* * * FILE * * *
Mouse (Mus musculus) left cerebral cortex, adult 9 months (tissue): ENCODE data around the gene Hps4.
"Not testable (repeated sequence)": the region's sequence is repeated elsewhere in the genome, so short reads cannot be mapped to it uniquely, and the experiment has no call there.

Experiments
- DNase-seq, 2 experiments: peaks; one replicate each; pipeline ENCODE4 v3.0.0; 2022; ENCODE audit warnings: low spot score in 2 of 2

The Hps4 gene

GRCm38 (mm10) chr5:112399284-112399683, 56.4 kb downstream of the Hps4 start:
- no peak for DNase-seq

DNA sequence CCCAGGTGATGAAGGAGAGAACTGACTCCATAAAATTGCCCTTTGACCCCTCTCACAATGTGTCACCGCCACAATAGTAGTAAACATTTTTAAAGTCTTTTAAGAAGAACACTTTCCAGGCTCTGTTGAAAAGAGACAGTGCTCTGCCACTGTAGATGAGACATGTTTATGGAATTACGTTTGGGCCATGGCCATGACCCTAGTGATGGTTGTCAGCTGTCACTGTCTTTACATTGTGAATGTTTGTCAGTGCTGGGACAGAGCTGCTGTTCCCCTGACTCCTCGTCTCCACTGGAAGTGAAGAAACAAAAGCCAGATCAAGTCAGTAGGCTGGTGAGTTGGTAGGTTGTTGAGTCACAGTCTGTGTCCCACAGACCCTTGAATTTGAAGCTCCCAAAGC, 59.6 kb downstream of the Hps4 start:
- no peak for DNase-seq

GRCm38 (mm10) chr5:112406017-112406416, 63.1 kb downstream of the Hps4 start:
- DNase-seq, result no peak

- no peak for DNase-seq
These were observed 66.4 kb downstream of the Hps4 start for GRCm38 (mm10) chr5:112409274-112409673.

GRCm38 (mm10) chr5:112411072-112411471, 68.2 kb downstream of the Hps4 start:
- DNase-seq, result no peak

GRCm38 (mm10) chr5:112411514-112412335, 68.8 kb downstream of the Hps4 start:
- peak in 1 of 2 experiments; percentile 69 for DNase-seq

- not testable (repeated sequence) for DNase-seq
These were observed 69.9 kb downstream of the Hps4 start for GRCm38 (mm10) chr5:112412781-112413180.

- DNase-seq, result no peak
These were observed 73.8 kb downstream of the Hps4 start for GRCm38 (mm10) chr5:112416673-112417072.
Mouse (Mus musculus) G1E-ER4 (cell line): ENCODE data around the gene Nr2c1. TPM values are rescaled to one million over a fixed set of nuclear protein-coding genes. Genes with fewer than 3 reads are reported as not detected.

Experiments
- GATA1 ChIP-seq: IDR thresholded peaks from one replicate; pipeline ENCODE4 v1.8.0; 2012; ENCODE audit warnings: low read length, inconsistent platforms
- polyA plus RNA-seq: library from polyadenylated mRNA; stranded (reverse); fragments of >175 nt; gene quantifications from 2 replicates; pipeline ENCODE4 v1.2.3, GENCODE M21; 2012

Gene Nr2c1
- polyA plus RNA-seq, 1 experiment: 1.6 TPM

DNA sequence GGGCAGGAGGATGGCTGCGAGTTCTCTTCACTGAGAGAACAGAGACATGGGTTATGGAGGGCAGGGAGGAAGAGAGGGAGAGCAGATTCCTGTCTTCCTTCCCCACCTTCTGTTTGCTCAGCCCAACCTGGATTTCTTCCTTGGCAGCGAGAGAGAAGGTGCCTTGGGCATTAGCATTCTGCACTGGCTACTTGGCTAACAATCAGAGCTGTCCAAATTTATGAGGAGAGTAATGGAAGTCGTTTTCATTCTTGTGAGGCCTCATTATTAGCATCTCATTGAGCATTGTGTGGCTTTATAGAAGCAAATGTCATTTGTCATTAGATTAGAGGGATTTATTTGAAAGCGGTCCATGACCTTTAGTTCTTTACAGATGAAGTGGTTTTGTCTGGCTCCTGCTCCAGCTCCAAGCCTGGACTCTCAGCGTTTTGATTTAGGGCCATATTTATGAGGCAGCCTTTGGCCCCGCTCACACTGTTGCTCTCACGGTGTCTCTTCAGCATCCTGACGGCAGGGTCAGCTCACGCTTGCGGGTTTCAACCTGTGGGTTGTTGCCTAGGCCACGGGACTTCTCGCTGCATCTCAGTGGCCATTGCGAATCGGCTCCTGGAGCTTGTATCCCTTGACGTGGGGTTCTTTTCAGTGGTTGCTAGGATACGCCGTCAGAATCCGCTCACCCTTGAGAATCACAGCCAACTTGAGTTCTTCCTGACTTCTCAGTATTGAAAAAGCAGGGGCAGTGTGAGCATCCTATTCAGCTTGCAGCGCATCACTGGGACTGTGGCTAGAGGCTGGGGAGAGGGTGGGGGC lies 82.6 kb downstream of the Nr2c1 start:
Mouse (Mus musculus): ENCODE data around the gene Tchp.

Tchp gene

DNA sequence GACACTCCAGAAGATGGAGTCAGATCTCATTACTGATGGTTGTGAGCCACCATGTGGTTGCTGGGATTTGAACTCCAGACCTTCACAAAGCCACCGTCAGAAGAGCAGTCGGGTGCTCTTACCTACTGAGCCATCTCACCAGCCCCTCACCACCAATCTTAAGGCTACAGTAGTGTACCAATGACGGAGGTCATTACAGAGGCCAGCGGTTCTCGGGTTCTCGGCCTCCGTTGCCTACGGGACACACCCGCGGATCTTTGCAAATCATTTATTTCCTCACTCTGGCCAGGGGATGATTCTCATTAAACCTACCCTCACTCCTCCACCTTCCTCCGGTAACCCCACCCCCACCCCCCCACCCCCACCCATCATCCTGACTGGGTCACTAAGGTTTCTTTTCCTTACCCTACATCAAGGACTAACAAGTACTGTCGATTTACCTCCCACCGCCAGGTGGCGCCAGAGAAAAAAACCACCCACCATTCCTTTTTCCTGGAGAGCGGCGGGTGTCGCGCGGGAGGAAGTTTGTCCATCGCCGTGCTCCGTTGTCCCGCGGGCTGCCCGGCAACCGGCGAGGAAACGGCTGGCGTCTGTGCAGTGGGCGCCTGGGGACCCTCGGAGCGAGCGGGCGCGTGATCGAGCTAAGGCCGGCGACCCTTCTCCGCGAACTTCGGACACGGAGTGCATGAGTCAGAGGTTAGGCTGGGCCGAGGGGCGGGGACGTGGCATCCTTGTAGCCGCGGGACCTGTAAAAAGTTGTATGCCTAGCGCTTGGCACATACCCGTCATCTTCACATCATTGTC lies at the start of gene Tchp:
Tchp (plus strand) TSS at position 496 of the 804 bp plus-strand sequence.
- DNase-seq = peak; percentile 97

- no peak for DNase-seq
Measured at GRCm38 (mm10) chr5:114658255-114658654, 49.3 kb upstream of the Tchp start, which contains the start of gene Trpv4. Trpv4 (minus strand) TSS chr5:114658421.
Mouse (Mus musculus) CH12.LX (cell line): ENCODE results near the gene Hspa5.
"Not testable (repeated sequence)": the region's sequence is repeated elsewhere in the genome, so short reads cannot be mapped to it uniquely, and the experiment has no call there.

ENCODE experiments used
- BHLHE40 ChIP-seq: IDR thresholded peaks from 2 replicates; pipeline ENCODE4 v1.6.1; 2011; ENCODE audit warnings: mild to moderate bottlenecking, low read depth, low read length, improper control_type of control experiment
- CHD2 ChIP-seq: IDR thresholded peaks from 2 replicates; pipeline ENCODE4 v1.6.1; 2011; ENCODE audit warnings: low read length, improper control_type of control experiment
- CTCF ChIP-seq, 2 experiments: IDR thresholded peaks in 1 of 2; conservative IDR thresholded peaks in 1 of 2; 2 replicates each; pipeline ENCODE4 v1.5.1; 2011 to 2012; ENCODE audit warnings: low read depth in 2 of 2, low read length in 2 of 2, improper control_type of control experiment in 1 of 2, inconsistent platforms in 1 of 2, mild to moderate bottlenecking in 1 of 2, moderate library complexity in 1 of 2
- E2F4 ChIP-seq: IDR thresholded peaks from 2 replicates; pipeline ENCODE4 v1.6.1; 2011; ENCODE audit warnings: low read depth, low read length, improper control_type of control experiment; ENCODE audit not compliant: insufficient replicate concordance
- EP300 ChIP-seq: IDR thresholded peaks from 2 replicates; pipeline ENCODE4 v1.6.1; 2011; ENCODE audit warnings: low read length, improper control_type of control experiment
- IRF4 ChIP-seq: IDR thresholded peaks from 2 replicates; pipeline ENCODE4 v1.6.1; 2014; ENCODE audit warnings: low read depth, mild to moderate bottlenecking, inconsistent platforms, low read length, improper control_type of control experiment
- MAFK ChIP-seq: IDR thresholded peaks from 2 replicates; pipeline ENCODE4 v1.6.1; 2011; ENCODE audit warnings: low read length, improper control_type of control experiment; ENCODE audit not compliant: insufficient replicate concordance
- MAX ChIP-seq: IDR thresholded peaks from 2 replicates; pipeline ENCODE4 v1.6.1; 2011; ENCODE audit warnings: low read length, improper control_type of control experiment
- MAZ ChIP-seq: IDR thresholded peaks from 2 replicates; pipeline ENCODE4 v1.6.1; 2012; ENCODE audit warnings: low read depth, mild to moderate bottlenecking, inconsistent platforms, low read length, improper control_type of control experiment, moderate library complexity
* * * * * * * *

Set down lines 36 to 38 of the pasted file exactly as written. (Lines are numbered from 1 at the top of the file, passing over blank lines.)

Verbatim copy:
Mouse (Mus musculus) CH12.LX (cell line): ENCODE results near the gene Hspa5.
"Not testable (repeated sequence)": the region's sequence is repeated elsewhere in the genome, so short reads cannot be mapped to it uniquely, and the experiment has no call there.

ENCODE experiments used